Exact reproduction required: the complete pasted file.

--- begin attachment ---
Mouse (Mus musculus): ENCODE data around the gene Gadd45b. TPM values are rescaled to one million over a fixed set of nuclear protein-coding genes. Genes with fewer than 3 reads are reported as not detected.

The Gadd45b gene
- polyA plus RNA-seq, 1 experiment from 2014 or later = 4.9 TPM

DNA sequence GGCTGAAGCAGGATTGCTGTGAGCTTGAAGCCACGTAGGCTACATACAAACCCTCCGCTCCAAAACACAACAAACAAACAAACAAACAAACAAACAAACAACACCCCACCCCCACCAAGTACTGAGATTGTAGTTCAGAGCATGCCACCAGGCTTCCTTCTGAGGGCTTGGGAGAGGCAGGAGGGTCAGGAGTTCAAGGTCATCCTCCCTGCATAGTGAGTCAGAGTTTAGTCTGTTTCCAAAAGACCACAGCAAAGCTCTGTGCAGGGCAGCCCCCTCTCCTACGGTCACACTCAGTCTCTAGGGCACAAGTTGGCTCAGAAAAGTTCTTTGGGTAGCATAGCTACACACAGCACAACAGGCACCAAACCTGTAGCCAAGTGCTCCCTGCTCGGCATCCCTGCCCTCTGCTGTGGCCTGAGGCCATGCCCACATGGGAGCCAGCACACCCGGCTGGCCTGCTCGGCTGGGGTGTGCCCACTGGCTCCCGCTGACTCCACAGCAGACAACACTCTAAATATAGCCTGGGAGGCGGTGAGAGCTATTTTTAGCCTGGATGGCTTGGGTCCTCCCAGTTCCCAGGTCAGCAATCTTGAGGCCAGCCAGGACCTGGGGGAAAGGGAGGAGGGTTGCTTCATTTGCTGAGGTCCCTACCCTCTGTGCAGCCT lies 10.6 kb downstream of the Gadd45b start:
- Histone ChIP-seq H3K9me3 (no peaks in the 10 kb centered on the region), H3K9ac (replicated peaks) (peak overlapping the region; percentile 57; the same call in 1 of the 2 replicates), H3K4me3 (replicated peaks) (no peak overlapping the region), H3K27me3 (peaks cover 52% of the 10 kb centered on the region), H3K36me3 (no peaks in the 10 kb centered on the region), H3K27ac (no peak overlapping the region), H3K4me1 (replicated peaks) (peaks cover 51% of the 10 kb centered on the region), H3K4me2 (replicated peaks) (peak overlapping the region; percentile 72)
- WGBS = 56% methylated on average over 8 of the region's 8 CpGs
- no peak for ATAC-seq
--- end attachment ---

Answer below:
Mouse (Mus musculus): ENCODE data around the gene Gadd45b. TPM values are rescaled to one million over a fixed set of nuclear protein-coding genes. Genes with fewer than 3 reads are reported as not detected.

The Gadd45b gene
- polyA plus RNA-seq, 1 experiment from 2014 or later = 4.9 TPM

DNA sequence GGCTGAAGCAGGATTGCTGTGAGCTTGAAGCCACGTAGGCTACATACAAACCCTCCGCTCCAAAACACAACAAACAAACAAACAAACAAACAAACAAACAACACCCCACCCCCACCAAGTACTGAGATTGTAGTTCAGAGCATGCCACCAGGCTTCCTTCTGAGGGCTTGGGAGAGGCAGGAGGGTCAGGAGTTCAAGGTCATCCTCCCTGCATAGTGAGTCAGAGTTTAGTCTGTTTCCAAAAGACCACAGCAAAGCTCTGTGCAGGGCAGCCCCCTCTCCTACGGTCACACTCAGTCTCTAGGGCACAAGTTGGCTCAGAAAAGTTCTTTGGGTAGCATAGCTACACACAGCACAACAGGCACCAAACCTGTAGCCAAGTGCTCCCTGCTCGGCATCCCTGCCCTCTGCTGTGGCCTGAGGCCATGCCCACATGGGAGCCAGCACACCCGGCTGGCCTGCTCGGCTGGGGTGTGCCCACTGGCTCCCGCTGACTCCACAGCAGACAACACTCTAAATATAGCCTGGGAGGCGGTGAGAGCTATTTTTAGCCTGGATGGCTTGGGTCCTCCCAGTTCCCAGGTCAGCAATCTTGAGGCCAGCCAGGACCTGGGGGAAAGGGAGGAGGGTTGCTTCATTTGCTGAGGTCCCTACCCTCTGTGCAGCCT lies 10.6 kb downstream of the Gadd45b start:
- Histone ChIP-seq H3K9me3 (no peaks in the 10 kb centered on the region), H3K9ac (replicated peaks) (peak overlapping the region; percentile 57; the same call in 1 of the 2 replicates), H3K4me3 (replicated peaks) (no peak overlapping the region), H3K27me3 (peaks cover 52% of the 10 kb centered on the region), H3K36me3 (no peaks in the 10 kb centered on the region), H3K27ac (no peak overlapping the region), H3K4me1 (replicated peaks) (peaks cover 51% of the 10 kb centered on the region), H3K4me2 (replicated peaks) (peak overlapping the region; percentile 72)
- WGBS = 56% methylated on average over 8 of the region's 8 CpGs
- no peak for ATAC-seq